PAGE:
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GDSC Graduate Student Brandon Park Passes his Qualifying Exam!

Thursday, August 26, 2021

Photo of Brandon ParkCompleting his 2nd year on a high note, GDSC Graduate Student Brandon Park, passed his Qualifying Exam. Brandon plans to focus his research on Nucleic Acid Biology, Epigenetics, and Development. His thesis proposal is titled “Using New Technologies to Investigate the Role of H2A.Z in Epigenetic Inheritance”. Brandon is pursuing his doctoral research under a co-mentorship with Dr. Mitch O’Connell, and Dr. Patrick J. Murphy.

Congratulations Brandon!

Brandon Park’s thesis proposal may be read below.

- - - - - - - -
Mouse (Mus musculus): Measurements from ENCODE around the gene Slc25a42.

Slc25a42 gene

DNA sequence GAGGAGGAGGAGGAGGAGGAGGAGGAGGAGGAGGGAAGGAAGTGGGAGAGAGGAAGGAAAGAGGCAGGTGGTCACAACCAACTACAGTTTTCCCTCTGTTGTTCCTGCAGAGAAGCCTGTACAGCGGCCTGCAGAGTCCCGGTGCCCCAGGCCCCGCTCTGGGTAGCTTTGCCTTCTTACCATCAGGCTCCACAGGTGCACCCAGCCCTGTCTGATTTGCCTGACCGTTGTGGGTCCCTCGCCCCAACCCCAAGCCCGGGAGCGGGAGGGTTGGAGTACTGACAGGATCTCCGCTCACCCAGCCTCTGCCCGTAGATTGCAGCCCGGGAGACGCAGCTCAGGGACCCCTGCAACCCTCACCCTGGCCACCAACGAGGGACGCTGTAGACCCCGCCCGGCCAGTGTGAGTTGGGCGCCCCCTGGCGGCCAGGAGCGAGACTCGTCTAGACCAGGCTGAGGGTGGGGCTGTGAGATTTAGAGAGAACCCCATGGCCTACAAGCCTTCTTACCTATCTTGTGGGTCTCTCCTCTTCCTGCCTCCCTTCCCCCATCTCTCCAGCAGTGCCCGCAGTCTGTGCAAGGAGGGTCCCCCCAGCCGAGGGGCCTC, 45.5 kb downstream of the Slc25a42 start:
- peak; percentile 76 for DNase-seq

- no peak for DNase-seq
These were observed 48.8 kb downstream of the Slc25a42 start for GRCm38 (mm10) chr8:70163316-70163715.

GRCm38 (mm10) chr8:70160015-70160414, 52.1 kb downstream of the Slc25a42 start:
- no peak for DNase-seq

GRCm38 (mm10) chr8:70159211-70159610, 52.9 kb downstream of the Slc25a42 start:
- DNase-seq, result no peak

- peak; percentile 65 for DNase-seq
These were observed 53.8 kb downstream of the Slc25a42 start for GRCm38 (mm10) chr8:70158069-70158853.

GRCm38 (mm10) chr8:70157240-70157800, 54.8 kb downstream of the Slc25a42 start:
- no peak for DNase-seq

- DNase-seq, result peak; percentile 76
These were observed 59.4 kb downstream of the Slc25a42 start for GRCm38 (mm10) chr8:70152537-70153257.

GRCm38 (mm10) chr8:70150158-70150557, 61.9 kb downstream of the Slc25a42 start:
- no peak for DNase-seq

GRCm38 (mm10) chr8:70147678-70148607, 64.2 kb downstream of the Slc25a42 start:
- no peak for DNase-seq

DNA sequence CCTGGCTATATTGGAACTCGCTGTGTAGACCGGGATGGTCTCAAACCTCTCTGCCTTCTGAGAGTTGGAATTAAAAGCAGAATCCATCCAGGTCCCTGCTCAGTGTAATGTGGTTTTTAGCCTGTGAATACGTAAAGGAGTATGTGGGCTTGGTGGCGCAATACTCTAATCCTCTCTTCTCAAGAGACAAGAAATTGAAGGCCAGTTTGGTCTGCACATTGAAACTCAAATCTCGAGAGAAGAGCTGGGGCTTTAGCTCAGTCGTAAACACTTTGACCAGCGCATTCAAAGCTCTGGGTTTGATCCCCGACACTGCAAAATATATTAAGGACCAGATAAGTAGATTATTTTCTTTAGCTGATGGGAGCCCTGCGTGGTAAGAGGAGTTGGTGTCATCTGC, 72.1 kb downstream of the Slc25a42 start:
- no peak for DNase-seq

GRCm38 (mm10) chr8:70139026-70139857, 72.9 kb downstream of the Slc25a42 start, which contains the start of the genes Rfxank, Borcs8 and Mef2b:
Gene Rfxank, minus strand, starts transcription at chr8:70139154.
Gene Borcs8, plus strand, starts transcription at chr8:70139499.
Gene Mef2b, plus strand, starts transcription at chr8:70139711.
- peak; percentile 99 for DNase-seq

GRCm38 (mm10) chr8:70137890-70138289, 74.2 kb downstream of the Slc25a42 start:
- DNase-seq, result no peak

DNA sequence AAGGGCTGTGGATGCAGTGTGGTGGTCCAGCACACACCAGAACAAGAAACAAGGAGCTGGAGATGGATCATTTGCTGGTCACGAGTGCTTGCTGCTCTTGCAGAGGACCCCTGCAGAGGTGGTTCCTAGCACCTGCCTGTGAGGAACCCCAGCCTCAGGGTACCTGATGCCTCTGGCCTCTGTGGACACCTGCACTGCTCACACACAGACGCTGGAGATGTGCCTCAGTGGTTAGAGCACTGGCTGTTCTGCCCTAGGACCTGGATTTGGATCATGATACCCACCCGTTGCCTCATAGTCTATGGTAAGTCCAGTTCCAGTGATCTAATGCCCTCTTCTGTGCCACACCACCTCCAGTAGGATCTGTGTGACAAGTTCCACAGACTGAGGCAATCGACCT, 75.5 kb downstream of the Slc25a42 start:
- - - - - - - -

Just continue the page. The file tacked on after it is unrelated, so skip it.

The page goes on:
Abstract: 5-methylcytosine (5mC) is a major form of DNA methylation that is often observed at the promoters and enhancers of repressed genes, but the mechanisms by which 5mC patterns are maintained in developing primordial germ cells (PGCs)is currently unknown. Nucleosomes that contain the histone variant H2A.Z function as “placeholders” in early embryos to deter DNA methylation following fertilization, and are thus located at hypomethylated regions, such as promoters for genes involved in early development. Therefore, I hypothesize that H2A.Z maintains this function during PGC development, allowing the DNA methylation patterns of stem cells to be maintained in PGCs. This mechanism would facilitate the trans-generational maintenance of 5mC patterns and might enable adaptive evolution if changes to these 5mC patterns are inherited. To date, technical limitations of Chromatin Immuno-Precipitation (ChIP) have made it difficult to assess the localization of chromatin modifications throughout PGC development and in mature oocytes. CUT&TAG is a recently developed alternative to ChIP-Seq that provides significantly improved signal to noise and can be done on just a few thousand cells. For this reason, I will use CUT&TAG to investigateH2A.Zpatterns in PGCs that have been purified via Fluorescence Assisted Cell Sorting (FACS), as well as whole WT sperm, oocytes, and early embryos. I will bioinformatically analyze the resulting H2A.Z landscapes to define regions where H2A.Z patterns change or are maintained in different cell types. These experiments will create a reference point for defining H2A.Z landscapes, and test our hypothesis that H2A.Z patterns are maintained throughout germ cell development. Functional studies of PGCs have also been limited by the availability of genetic tools in zebrafish, as well as difficulties generating tissue specific knockdown effects. Here I will create a tissue-specific CRISPR system to knockdown H2A.Zat various time points during PGC development using a heat shock inducible promoter to control gRNA expression. I will investigate the effects of these knockdowns by doing CUT&TAG for H2A.Z, locus specific bisulfite sequencing (through PCR), and monitoring for phenotypic changes in the mature germ cells and next generation embryos. Together, these experiments will combine CRISPR and CUT&TAG methods to establish several epigenomic profiles for various factors involved in regulating gene expression in developing zebrafish embryos and PGCs. These studies will also provide new insight into the role of H2A.Z in 5mCmaintenance and transgenerational epigenetic inheritance.